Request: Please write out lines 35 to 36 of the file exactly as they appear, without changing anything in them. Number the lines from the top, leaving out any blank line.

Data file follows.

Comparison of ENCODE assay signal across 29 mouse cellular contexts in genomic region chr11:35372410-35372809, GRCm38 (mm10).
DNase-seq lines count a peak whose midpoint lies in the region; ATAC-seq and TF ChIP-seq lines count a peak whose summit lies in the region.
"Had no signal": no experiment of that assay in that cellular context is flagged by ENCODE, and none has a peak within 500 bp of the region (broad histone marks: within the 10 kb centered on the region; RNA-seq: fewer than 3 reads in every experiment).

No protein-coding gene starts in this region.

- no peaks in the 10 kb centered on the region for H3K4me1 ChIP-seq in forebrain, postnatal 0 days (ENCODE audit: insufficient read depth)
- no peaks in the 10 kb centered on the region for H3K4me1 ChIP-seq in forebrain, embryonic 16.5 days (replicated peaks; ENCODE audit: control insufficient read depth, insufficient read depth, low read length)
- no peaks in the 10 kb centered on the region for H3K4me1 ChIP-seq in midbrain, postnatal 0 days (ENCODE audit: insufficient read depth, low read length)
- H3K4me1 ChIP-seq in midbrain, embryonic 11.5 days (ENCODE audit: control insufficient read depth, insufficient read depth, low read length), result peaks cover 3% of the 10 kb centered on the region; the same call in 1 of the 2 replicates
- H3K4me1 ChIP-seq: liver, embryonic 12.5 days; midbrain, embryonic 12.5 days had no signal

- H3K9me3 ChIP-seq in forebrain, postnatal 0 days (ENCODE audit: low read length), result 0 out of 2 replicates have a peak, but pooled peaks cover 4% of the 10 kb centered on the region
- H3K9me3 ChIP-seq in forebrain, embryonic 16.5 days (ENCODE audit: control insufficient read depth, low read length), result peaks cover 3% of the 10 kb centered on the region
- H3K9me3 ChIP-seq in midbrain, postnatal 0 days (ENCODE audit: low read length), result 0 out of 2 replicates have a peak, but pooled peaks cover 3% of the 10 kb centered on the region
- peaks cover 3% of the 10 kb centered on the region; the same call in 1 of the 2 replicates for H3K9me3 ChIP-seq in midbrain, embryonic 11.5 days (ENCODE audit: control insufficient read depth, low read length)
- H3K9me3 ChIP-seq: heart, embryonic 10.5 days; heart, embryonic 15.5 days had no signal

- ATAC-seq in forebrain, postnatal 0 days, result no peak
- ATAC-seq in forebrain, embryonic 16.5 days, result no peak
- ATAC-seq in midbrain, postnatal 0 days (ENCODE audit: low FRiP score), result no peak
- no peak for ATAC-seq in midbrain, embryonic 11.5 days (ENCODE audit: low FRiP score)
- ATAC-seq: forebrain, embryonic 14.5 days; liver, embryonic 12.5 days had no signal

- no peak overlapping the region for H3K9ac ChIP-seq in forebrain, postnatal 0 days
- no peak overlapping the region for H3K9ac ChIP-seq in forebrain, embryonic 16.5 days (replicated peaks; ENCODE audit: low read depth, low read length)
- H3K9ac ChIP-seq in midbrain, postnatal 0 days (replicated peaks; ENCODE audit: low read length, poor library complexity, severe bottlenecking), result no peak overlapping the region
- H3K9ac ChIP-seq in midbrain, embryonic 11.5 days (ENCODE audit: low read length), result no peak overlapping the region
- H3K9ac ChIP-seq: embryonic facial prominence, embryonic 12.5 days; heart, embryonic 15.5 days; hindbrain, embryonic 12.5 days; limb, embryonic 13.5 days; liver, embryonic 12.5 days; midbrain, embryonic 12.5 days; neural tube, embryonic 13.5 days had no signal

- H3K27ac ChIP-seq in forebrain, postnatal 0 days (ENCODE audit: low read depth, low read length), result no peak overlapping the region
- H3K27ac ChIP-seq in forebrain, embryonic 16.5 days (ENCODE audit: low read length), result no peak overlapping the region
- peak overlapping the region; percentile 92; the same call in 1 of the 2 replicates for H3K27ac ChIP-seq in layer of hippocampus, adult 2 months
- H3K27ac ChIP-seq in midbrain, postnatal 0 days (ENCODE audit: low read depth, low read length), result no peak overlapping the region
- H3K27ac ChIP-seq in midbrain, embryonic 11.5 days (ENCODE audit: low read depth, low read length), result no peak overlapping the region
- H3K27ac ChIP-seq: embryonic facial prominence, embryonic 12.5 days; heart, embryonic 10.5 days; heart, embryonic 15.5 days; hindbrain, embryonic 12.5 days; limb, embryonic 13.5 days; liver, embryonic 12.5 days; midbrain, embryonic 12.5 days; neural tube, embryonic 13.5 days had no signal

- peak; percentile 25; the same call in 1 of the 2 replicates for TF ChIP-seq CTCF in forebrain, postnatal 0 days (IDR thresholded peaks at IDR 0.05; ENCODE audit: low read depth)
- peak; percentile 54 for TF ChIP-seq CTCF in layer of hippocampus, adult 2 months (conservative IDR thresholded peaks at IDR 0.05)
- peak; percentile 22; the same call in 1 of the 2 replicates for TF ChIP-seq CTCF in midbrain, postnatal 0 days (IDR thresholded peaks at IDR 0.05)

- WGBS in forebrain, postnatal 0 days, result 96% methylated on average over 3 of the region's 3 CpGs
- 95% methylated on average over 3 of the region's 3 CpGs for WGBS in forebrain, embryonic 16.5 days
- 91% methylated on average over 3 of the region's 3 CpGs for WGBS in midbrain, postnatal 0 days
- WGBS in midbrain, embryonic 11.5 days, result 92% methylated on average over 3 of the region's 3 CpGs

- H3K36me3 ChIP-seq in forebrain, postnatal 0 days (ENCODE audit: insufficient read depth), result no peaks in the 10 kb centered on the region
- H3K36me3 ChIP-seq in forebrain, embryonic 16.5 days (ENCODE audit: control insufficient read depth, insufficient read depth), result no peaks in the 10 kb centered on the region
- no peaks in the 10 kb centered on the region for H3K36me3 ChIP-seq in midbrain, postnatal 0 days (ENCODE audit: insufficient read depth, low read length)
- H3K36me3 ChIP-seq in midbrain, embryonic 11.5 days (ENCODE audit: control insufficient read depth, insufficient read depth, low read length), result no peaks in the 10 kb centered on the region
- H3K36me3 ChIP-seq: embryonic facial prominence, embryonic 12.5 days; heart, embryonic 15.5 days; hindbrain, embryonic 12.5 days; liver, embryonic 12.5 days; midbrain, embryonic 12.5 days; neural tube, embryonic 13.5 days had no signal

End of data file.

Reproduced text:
- 95% methylated on average over 3 of the region's 3 CpGs for WGBS in forebrain, embryonic 16.5 days
- 91% methylated on average over 3 of the region's 3 CpGs for WGBS in midbrain, postnatal 0 days